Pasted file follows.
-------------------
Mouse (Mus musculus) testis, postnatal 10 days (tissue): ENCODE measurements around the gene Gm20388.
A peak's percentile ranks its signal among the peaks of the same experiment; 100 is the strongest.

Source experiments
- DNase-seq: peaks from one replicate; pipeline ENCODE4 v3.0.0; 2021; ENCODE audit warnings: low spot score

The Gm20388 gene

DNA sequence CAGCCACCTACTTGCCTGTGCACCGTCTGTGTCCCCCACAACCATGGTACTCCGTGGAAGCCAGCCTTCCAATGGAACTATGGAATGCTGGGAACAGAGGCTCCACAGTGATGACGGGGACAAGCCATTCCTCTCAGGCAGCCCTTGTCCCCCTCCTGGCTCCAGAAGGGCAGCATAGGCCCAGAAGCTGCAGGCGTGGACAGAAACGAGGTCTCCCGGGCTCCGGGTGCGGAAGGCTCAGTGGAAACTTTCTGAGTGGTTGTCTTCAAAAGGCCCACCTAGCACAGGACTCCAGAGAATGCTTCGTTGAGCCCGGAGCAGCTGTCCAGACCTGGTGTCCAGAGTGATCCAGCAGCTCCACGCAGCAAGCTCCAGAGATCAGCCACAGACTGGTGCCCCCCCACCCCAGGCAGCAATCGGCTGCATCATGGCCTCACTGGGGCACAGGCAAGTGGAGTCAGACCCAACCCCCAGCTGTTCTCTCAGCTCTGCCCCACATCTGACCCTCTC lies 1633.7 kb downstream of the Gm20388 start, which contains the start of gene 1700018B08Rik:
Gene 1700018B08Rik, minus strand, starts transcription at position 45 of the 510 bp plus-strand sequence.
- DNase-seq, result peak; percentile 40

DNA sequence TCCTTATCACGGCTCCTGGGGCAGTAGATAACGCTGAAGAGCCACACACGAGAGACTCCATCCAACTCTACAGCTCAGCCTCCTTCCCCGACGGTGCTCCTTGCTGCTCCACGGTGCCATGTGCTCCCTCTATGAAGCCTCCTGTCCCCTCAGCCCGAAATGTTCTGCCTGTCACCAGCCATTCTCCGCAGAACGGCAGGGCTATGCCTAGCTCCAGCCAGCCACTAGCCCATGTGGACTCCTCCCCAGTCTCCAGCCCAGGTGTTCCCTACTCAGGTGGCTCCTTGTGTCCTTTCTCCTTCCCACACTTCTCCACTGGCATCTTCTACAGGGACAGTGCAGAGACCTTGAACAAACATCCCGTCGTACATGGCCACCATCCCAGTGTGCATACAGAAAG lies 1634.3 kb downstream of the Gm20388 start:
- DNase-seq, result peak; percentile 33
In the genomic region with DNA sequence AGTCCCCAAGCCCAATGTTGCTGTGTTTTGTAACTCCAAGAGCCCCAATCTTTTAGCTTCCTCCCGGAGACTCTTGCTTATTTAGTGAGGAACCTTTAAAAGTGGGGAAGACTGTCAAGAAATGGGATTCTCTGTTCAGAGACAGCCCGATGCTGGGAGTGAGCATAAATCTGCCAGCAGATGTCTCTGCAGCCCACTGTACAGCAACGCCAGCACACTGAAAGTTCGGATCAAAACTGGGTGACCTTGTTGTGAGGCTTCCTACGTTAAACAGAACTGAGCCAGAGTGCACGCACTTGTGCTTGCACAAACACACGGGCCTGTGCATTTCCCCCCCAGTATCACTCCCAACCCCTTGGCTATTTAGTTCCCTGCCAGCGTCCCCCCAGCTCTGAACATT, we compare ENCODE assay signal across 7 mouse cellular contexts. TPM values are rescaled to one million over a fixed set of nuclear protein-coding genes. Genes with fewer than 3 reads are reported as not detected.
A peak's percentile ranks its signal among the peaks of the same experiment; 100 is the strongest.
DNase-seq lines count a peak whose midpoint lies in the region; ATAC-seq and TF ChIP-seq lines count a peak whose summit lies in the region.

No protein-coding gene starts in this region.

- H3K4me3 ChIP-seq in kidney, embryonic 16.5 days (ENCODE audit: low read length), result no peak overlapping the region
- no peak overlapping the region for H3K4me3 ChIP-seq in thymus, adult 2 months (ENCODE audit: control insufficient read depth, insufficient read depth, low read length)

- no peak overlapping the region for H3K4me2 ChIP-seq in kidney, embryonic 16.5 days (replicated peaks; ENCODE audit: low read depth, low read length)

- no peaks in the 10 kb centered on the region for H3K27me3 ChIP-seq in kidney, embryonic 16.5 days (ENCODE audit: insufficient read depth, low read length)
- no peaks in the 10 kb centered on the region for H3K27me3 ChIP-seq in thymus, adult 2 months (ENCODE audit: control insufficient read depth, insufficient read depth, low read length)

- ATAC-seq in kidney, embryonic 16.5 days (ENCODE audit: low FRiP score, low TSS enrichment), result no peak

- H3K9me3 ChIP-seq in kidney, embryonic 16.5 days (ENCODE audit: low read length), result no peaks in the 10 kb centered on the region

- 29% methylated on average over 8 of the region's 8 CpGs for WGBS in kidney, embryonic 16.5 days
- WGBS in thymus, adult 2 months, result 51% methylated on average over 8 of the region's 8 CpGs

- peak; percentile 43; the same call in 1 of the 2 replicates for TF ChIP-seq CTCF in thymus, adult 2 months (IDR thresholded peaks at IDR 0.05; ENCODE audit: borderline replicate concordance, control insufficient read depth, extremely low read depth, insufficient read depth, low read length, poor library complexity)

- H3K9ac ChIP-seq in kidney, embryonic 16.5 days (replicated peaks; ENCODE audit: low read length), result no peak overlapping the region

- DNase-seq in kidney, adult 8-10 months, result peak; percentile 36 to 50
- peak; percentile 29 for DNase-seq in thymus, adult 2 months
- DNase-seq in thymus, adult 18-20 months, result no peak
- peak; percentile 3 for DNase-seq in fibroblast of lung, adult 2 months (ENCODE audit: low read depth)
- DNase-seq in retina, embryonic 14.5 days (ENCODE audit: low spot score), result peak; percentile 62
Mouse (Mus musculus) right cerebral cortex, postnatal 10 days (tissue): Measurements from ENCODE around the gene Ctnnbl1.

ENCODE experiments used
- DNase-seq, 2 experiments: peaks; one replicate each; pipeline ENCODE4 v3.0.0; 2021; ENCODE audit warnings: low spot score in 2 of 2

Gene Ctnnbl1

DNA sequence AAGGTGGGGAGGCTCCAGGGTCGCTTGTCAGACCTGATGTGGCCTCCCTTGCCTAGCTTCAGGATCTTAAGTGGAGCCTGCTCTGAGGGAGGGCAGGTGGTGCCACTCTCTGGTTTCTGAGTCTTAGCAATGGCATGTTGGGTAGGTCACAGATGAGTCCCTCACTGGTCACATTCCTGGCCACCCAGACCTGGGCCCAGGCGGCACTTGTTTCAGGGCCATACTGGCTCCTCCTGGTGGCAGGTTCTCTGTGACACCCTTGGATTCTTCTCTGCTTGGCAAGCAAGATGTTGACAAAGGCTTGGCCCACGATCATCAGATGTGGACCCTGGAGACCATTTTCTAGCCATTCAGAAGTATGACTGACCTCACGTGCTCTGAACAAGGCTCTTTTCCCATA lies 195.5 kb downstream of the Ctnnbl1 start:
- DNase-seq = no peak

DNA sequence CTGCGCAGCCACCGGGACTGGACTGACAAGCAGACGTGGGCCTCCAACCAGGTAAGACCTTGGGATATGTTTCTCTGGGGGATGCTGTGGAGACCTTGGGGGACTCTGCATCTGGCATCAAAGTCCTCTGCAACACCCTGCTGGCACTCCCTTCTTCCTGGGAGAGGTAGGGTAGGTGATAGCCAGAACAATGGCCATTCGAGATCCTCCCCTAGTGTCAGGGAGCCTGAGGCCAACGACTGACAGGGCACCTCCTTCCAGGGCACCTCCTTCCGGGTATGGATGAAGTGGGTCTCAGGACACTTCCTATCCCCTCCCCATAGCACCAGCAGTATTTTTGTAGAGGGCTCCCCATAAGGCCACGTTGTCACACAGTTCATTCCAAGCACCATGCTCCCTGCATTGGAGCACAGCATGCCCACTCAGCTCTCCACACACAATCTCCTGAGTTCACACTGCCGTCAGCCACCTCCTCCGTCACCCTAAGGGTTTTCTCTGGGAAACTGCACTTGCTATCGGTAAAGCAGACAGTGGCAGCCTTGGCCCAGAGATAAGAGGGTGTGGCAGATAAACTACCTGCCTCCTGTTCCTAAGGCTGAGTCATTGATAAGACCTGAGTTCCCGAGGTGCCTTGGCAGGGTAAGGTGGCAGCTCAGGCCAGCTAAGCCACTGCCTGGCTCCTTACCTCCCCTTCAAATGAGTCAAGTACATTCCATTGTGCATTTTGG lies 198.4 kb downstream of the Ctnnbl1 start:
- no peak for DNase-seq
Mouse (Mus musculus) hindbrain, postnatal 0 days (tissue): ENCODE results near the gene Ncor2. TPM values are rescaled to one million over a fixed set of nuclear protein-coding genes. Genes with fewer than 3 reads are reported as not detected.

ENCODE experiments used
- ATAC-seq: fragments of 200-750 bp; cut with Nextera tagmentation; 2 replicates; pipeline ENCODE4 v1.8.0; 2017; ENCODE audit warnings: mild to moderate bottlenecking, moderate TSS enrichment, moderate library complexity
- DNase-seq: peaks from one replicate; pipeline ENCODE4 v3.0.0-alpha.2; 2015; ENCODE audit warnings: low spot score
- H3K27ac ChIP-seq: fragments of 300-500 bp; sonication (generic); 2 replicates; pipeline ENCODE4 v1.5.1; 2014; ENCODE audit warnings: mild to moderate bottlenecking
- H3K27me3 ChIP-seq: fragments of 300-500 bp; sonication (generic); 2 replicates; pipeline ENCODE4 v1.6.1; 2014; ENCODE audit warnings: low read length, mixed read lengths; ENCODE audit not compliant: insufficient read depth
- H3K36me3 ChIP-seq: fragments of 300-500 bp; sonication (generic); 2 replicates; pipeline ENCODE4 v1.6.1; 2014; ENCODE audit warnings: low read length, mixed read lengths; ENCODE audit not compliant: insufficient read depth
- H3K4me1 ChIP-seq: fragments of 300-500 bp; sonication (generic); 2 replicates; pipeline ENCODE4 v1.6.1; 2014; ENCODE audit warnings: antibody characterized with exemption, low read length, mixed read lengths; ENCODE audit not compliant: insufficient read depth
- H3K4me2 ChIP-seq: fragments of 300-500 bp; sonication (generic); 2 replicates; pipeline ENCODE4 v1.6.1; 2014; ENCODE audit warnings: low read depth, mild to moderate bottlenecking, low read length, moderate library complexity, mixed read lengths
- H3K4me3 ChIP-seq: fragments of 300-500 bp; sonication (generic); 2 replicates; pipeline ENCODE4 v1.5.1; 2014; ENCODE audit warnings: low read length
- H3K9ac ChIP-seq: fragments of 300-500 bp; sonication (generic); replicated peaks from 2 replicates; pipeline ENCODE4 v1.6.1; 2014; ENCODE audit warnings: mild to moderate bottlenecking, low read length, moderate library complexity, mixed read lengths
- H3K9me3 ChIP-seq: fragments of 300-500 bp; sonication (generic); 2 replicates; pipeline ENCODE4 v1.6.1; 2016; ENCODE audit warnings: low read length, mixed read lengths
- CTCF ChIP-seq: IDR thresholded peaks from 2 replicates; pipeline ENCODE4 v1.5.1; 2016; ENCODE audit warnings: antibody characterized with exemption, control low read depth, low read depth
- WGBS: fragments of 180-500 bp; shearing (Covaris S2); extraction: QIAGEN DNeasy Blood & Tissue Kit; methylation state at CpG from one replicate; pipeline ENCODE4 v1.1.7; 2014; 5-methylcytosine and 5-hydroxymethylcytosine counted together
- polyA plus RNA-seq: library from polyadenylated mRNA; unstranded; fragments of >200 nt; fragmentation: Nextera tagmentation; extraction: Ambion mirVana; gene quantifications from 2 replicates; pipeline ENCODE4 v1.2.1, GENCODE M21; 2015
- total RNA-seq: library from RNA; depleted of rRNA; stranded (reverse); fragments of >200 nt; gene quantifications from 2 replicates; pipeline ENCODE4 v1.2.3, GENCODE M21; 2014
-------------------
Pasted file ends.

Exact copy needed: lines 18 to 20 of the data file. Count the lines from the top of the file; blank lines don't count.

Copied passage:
- no peaks in the 10 kb centered on the region for H3K27me3 ChIP-seq in kidney, embryonic 16.5 days (ENCODE audit: insufficient read depth, low read length)
- no peaks in the 10 kb centered on the region for H3K27me3 ChIP-seq in thymus, adult 2 months (ENCODE audit: control insufficient read depth, insufficient read depth, low read length)

- ATAC-seq in kidney, embryonic 16.5 days (ENCODE audit: low FRiP score, low TSS enrichment), result no peak